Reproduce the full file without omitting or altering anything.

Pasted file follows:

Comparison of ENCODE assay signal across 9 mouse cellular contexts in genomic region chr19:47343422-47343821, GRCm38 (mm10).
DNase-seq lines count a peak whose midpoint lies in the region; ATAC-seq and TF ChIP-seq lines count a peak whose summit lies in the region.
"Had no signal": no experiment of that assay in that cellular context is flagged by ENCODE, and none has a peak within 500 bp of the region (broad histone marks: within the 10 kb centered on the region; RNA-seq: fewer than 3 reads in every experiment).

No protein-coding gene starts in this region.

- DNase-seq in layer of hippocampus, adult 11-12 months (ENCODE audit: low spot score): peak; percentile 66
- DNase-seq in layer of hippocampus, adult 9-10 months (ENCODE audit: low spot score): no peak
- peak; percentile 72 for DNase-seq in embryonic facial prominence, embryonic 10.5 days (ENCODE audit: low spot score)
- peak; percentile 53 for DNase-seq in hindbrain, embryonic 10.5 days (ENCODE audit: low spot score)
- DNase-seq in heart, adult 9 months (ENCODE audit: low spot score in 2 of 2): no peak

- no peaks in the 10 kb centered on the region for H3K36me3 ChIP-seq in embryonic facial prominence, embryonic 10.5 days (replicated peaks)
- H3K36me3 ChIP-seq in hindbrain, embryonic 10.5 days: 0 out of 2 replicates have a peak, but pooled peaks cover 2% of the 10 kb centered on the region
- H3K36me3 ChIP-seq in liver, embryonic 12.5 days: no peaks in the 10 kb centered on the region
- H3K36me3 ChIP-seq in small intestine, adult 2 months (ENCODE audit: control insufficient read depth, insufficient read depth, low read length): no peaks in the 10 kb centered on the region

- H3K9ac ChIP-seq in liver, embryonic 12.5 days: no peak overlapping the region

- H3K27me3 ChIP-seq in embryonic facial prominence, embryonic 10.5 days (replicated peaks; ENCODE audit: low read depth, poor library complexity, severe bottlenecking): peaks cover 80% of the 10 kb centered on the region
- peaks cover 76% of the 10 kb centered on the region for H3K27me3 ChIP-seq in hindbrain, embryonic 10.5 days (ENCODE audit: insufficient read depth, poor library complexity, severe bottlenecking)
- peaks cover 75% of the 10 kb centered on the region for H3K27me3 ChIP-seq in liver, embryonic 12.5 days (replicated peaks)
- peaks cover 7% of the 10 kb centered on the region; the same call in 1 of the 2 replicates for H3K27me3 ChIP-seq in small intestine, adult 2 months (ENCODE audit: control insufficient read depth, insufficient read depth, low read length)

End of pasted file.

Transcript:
Comparison of ENCODE assay signal across 9 mouse cellular contexts in genomic region chr19:47343422-47343821, GRCm38 (mm10).
DNase-seq lines count a peak whose midpoint lies in the region; ATAC-seq and TF ChIP-seq lines count a peak whose summit lies in the region.
"Had no signal": no experiment of that assay in that cellular context is flagged by ENCODE, and none has a peak within 500 bp of the region (broad histone marks: within the 10 kb centered on the region; RNA-seq: fewer than 3 reads in every experiment).

No protein-coding gene starts in this region.

- DNase-seq in layer of hippocampus, adult 11-12 months (ENCODE audit: low spot score): peak; percentile 66
- DNase-seq in layer of hippocampus, adult 9-10 months (ENCODE audit: low spot score): no peak
- peak; percentile 72 for DNase-seq in embryonic facial prominence, embryonic 10.5 days (ENCODE audit: low spot score)
- peak; percentile 53 for DNase-seq in hindbrain, embryonic 10.5 days (ENCODE audit: low spot score)
- DNase-seq in heart, adult 9 months (ENCODE audit: low spot score in 2 of 2): no peak

- no peaks in the 10 kb centered on the region for H3K36me3 ChIP-seq in embryonic facial prominence, embryonic 10.5 days (replicated peaks)
- H3K36me3 ChIP-seq in hindbrain, embryonic 10.5 days: 0 out of 2 replicates have a peak, but pooled peaks cover 2% of the 10 kb centered on the region
- H3K36me3 ChIP-seq in liver, embryonic 12.5 days: no peaks in the 10 kb centered on the region
- H3K36me3 ChIP-seq in small intestine, adult 2 months (ENCODE audit: control insufficient read depth, insufficient read depth, low read length): no peaks in the 10 kb centered on the region

- H3K9ac ChIP-seq in liver, embryonic 12.5 days: no peak overlapping the region

- H3K27me3 ChIP-seq in embryonic facial prominence, embryonic 10.5 days (replicated peaks; ENCODE audit: low read depth, poor library complexity, severe bottlenecking): peaks cover 80% of the 10 kb centered on the region
- peaks cover 76% of the 10 kb centered on the region for H3K27me3 ChIP-seq in hindbrain, embryonic 10.5 days (ENCODE audit: insufficient read depth, poor library complexity, severe bottlenecking)
- peaks cover 75% of the 10 kb centered on the region for H3K27me3 ChIP-seq in liver, embryonic 12.5 days (replicated peaks)
- peaks cover 7% of the 10 kb centered on the region; the same call in 1 of the 2 replicates for H3K27me3 ChIP-seq in small intestine, adult 2 months (ENCODE audit: control insufficient read depth, insufficient read depth, low read length)